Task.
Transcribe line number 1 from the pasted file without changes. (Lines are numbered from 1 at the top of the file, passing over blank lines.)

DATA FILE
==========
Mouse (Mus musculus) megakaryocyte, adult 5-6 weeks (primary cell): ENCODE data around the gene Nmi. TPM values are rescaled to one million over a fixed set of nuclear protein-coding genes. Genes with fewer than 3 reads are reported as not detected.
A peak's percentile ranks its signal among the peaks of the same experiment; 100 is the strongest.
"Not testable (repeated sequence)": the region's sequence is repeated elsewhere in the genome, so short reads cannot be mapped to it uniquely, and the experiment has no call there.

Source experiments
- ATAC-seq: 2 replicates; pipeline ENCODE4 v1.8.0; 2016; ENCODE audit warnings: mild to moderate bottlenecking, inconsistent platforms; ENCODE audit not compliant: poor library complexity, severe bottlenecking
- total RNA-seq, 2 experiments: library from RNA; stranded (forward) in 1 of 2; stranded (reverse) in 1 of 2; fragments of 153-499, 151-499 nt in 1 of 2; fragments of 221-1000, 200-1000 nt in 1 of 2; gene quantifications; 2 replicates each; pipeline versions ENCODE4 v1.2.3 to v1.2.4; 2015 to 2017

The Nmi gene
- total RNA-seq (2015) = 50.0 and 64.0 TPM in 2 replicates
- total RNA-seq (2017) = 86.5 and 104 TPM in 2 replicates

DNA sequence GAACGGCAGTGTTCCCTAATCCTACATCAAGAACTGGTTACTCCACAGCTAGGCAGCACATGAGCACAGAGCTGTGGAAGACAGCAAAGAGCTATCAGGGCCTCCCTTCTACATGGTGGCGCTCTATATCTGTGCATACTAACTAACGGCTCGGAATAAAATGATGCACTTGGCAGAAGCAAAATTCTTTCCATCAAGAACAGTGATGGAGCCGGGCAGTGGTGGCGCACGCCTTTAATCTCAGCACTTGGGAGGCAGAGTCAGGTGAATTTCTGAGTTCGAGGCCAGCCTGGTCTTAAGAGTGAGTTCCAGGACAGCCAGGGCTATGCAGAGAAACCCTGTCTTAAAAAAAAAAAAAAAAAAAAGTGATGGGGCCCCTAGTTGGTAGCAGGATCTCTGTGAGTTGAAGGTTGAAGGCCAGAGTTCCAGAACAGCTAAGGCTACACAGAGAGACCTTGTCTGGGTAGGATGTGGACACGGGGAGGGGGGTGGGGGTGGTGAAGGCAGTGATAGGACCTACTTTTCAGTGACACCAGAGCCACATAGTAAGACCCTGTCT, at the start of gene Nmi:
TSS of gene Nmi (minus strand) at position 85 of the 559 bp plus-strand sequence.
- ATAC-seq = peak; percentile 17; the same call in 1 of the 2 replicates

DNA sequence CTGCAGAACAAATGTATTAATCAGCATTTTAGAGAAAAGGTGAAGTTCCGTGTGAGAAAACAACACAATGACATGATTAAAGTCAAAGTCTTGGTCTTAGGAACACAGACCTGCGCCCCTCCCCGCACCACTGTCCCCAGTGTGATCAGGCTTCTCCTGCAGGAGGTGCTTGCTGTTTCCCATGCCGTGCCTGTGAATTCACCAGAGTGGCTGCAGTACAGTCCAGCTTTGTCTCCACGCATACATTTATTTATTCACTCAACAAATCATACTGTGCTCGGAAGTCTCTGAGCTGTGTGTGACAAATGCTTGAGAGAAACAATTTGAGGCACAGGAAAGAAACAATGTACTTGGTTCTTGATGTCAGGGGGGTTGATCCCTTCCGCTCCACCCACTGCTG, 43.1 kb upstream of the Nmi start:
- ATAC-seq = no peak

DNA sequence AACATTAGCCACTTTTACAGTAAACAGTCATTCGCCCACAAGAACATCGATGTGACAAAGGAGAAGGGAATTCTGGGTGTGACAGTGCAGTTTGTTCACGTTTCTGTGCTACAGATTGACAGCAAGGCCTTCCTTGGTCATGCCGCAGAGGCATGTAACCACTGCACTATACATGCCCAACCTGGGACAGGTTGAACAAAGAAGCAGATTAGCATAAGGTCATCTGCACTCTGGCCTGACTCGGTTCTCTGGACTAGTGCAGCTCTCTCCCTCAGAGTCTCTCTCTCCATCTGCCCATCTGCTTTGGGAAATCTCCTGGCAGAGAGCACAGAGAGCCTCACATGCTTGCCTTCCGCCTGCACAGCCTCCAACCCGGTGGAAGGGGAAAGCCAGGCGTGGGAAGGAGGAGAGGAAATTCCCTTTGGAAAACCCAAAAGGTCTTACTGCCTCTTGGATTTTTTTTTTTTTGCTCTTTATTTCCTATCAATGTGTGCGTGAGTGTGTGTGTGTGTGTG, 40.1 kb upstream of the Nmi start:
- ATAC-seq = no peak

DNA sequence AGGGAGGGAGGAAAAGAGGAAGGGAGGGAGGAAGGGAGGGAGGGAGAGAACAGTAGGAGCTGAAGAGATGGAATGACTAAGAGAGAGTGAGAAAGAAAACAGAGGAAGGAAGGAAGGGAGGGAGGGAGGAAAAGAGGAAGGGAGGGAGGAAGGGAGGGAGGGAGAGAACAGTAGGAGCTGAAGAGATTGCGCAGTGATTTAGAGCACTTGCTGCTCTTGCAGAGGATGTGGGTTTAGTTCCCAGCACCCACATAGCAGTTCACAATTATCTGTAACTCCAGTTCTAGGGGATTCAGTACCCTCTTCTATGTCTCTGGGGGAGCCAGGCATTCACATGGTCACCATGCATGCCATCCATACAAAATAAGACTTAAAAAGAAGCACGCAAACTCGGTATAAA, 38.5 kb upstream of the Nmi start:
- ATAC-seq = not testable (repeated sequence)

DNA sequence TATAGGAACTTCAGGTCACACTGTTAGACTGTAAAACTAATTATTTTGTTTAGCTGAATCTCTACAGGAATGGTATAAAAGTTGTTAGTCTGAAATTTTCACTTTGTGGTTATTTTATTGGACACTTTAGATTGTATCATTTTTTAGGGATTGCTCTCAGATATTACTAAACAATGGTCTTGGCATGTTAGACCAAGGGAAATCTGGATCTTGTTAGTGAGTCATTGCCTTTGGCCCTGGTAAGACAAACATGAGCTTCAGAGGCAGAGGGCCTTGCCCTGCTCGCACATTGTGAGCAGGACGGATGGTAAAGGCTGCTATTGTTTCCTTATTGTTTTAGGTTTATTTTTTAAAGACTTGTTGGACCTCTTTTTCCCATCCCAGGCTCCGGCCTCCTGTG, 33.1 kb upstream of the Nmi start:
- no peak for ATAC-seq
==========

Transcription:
Mouse (Mus musculus) megakaryocyte, adult 5-6 weeks (primary cell): ENCODE data around the gene Nmi. TPM values are rescaled to one million over a fixed set of nuclear protein-coding genes. Genes with fewer than 3 reads are reported as not detected.